Have you been around anyone who exhibits rude behavior? Have you personally been rude? I’m guessing the answer is “yes” to both questions.
I think being rude is more generally accepted by people than in past decades. I was not only taught but expected to say please, thank you, and confront issues with someone in private. We all have short fuses at one time or another, but dumping our frustrations on social media or in public isn’t very classy. Do we find pleasure in making a fool of ourselves in our attempt to let someone know we are unhappy?
I was embarrassed and shocked by the rude behavior. I have felt like an accomplice by association and have been the recipient of passive and aggressive indignation. Neither is a pleasant position.
Overt or blatant disrespect is easy to identify:
Telling a server how utterly poor they are at their job.
Yelling at a child.
Raging at a driver in another vehicle.
Cutting someone off with a grocery cart.
Throwing trash on the streets.
Pushing to get in the front of a line.
Having your phone on speaker when you are not alone.
Speeding in and out of traffic.
Add to the list.
Rude can include covert or concealed actions: not offering to contribute to the tab or tip when out to dinner; being silent in a social situation; taking a phone call during a meeting or dinner; not saying please when wanting a coffee refill; not calling or texting when you’re running late; not saying “thank you” at the drive-through. Again, add to the list. Hidden rudeness is still rude.
I’m not fond of rude behavior. If someone has no better skills or control, I hope they choose to keep their distance. I like common courtesy, and I’m guessing others do too.
Good manners are fashionable. Why shower and dress to start your day and act like a jerk on your way to work? Why gain an education and behave in ways that nobody wants to hire you?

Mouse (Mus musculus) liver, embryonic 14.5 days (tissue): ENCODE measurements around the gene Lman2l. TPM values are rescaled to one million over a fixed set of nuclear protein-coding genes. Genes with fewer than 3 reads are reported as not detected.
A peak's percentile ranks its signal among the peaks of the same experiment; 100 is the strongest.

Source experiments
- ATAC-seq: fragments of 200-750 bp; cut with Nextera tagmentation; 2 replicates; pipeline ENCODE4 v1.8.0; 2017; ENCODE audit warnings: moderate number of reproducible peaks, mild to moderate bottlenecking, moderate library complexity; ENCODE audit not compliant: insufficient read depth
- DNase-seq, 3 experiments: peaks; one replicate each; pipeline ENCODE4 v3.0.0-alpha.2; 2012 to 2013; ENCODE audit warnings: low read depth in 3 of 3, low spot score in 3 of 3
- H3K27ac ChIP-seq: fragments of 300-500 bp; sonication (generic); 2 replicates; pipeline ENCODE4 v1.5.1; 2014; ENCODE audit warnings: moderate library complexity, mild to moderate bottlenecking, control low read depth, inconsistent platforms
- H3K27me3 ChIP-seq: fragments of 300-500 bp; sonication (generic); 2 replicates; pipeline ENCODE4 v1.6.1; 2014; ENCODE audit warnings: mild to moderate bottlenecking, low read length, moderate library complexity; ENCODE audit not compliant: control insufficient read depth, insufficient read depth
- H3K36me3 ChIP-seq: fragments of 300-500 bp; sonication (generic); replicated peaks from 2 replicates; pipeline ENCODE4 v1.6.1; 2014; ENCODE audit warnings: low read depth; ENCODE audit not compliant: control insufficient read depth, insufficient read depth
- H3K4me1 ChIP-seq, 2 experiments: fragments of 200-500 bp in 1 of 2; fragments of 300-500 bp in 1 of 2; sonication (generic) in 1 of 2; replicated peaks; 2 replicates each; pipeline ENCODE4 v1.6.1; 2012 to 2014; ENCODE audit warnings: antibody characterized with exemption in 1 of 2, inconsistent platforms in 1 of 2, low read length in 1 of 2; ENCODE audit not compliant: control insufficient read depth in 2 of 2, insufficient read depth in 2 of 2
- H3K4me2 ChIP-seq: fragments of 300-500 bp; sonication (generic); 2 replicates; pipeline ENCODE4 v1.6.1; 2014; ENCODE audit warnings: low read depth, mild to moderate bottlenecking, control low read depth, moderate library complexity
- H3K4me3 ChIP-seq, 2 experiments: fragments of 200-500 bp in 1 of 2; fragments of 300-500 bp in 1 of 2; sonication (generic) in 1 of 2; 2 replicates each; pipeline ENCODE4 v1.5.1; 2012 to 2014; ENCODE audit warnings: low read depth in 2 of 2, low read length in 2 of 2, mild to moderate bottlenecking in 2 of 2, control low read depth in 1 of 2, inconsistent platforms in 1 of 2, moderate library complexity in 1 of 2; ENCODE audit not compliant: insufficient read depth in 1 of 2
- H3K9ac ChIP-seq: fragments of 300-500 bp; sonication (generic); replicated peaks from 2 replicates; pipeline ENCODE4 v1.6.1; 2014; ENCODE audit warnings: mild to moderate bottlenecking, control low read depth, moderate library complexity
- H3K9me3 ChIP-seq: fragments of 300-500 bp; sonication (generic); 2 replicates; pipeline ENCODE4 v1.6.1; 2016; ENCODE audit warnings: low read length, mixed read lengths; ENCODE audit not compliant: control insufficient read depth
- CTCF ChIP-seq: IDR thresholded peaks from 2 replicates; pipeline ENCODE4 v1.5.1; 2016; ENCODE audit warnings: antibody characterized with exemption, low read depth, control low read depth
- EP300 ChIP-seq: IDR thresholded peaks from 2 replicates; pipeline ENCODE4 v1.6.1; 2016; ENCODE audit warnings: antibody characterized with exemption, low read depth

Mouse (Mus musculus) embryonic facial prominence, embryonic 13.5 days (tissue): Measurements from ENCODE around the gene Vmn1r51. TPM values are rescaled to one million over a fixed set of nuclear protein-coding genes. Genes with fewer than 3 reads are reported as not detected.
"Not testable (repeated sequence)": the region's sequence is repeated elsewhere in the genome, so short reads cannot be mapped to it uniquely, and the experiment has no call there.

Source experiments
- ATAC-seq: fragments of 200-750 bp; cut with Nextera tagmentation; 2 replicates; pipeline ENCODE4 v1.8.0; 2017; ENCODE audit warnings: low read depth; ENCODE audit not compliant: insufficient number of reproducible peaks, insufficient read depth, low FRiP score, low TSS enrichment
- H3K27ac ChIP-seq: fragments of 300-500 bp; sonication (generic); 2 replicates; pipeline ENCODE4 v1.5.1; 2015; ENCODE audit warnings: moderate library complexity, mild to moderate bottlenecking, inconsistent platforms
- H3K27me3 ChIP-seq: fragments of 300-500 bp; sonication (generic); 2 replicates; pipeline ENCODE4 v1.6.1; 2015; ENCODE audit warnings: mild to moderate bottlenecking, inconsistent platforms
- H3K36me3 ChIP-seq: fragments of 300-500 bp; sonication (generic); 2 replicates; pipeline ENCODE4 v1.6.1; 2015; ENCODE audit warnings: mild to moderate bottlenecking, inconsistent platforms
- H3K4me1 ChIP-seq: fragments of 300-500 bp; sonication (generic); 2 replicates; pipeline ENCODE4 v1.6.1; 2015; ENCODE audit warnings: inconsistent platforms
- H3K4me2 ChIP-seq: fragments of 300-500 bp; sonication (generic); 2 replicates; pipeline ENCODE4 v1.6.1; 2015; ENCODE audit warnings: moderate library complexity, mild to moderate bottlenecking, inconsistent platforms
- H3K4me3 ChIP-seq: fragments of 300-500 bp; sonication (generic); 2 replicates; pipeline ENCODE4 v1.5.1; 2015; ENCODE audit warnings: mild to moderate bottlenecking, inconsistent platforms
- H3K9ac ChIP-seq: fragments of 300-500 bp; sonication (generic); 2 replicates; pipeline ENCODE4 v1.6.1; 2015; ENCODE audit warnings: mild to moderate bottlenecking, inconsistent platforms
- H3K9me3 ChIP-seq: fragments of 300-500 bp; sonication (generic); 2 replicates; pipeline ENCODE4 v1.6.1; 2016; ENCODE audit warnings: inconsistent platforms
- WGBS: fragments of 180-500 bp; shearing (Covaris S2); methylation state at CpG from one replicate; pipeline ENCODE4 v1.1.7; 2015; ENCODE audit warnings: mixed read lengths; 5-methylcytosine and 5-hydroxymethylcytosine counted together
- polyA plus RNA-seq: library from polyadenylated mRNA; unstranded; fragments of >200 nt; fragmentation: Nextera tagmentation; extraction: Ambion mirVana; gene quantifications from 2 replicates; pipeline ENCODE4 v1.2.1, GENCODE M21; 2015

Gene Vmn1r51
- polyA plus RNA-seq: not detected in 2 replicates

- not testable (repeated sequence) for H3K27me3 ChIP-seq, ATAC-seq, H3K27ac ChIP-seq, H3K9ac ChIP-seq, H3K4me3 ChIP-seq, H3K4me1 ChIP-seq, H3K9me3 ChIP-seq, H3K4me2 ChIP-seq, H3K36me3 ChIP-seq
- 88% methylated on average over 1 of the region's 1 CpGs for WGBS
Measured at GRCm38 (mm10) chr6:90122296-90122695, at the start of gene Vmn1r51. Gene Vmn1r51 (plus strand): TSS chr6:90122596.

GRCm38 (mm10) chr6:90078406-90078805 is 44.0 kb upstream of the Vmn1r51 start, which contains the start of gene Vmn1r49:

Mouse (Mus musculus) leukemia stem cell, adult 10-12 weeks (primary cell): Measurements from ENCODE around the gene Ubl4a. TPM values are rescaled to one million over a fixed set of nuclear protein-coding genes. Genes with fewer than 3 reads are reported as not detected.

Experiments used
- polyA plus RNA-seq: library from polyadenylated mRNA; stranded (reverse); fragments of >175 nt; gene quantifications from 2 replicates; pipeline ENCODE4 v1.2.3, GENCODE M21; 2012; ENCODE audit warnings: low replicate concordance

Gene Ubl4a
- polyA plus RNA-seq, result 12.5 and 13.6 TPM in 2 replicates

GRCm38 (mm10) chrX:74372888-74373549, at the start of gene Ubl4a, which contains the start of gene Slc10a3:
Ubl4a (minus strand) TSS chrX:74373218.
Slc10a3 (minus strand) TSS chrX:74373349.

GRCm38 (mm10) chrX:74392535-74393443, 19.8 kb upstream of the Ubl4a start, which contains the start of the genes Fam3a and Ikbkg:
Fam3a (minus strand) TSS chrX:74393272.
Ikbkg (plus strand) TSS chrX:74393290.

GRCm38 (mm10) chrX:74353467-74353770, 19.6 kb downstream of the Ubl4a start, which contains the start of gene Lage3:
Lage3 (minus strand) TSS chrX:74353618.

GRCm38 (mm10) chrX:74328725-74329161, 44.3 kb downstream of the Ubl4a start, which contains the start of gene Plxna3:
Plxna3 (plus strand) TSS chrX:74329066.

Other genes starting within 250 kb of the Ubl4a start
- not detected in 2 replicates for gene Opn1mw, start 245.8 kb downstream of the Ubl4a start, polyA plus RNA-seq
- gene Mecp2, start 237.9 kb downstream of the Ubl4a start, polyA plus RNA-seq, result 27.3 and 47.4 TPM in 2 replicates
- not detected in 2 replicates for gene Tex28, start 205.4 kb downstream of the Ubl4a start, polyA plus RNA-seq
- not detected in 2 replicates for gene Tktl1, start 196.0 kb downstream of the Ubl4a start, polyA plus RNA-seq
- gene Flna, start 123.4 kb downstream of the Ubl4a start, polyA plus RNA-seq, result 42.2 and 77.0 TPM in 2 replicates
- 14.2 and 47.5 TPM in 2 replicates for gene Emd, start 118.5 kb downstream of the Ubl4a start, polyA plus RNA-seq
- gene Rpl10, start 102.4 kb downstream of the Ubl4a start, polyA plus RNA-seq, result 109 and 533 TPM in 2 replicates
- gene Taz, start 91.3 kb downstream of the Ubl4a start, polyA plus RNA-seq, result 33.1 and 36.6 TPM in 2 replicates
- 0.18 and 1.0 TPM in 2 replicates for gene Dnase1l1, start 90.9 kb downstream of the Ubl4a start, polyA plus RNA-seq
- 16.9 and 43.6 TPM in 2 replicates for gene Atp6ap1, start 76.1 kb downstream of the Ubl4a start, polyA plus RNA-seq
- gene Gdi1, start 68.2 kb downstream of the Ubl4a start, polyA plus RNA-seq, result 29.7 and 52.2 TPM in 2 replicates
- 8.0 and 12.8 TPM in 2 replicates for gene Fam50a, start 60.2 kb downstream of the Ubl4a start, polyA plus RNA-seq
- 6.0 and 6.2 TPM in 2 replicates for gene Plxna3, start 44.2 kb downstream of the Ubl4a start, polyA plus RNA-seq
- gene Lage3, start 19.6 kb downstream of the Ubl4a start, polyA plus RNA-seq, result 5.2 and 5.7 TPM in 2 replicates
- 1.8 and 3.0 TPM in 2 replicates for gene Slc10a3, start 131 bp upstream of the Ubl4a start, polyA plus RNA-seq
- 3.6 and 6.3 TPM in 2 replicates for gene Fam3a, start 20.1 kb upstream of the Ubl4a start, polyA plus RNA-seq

Why laugh at offensive language and behavior?
How can we be less affected by rude behavior? We can’t control someone else or avoid all situations where rudeness might occur, so we need skills. We can do many things: We can restrain from acting rude, remain calm when someone else is inconsiderate, zip our lips and not make it worse, walk to another area, give strangers no attention for their inappropriate behavior, and address family, friends, and co-workers in a calm, helpful way. Remember, their behavior is not about us—it’s about them.
We can also set good examples. Behaving like we want others to behave is powerful. We show a better way. Modeling appropriate responses to frustration also helps children; it teaches them to be patient and accepting of others.
For my mental health and yours, let’s set the standard.
Until the next time: Live while you live.
Jennifer Goble, Ph.D., LPC, is the author of “My Clients…My Teachers,” and the blogger and writer of Rural Women Stories: www.ruralwomenstories.com.
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